It is difficult to imagine the internet as a complex network of propietary wires and routers. The scale is so massive that we employ metaphors like “the cloud” to ease the psychic burden of understanding this crucial infrastructure. Tools like traceroute help to demystify the network, but still fail to communicate the internet’s sheer size and physicality. How many miles do packets need to travel before they reach their intended destination? When you want to see that cat video your grandmother sent you, how many countries does your signal traverse? I wrote a script that tries to approximate the distance in miles that a get request needs to travel to get to its intended destination.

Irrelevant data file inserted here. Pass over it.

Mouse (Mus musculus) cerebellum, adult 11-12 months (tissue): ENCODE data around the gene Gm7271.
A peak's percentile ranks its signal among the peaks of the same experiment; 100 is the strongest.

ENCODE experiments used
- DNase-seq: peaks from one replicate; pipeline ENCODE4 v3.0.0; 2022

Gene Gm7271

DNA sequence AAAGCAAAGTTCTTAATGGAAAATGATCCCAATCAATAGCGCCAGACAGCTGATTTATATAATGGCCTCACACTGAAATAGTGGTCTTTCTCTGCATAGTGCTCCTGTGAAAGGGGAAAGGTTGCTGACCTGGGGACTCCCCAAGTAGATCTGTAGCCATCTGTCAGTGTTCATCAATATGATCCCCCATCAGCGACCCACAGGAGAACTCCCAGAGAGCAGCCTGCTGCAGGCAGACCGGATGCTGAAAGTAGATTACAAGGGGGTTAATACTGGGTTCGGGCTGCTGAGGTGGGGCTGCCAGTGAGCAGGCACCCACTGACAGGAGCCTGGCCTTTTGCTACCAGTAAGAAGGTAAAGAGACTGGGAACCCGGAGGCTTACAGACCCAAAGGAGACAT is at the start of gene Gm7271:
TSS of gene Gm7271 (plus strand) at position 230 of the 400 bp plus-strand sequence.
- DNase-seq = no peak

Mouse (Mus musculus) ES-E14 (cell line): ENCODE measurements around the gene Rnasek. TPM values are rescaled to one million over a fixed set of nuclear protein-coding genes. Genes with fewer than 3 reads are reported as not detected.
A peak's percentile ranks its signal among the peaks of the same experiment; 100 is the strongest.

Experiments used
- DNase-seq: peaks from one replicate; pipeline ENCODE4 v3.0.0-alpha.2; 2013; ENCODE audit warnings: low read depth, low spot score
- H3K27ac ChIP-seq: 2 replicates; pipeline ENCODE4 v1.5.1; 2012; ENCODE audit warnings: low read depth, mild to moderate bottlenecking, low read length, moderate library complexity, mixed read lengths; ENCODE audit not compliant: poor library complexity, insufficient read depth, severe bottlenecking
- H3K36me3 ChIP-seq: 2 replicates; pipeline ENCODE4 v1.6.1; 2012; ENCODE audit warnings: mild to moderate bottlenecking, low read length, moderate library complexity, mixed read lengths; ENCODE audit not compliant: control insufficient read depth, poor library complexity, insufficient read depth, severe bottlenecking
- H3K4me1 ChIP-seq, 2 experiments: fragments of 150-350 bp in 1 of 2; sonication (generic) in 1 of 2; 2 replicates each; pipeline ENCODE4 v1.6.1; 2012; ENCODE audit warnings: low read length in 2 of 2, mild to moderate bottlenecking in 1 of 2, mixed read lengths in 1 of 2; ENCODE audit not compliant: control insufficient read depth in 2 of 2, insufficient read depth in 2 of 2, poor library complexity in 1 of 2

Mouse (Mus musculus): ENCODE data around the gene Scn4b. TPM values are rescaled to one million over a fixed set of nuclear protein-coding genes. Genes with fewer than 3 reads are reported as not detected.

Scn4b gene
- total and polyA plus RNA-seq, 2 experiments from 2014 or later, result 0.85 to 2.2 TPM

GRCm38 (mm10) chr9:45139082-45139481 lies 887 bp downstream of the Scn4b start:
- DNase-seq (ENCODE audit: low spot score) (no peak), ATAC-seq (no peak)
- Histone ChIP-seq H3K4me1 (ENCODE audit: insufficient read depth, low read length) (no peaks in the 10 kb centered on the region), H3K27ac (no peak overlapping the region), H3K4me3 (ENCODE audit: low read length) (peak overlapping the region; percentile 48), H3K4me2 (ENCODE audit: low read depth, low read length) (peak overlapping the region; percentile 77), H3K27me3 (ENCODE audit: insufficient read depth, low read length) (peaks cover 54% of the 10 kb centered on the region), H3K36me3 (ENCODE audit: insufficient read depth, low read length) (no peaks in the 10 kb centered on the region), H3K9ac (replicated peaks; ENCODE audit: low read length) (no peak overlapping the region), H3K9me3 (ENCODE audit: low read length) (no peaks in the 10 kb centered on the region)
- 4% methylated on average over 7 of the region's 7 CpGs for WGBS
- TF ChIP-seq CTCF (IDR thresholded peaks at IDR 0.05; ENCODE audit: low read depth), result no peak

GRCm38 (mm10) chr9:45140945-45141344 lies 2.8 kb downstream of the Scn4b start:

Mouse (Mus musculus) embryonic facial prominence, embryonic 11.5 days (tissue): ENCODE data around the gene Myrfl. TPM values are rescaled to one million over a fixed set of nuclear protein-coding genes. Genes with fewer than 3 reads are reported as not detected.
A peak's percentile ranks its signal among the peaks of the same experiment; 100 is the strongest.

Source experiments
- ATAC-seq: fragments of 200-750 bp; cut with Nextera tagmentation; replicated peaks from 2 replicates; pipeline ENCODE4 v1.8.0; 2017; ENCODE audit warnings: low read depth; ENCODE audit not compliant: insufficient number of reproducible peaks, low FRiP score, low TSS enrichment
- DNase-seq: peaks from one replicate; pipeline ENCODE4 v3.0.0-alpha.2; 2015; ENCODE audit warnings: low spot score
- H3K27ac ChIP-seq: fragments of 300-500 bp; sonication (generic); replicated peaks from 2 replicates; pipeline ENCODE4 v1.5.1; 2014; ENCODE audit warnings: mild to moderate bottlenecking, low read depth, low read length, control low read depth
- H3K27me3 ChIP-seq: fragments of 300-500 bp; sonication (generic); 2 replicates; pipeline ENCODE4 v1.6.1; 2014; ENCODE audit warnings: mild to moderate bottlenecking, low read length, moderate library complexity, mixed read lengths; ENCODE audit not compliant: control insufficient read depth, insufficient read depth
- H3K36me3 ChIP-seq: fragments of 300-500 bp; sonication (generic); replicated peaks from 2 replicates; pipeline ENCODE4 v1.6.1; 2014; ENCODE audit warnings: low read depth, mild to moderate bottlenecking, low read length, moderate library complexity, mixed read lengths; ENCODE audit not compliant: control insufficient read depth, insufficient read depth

The script first listens on port 80 for outbound traffic to an inputted destination to determine how many packets were sent. It then performs a basic trace route to get the IP addresses of the network hops along the way. Finally the script will geolocate those IP addresses and measure the distance between them.
Of course geolocation of IP addresses is often painfully incorrect, however my goal with this script is to at least begin to quantify distance.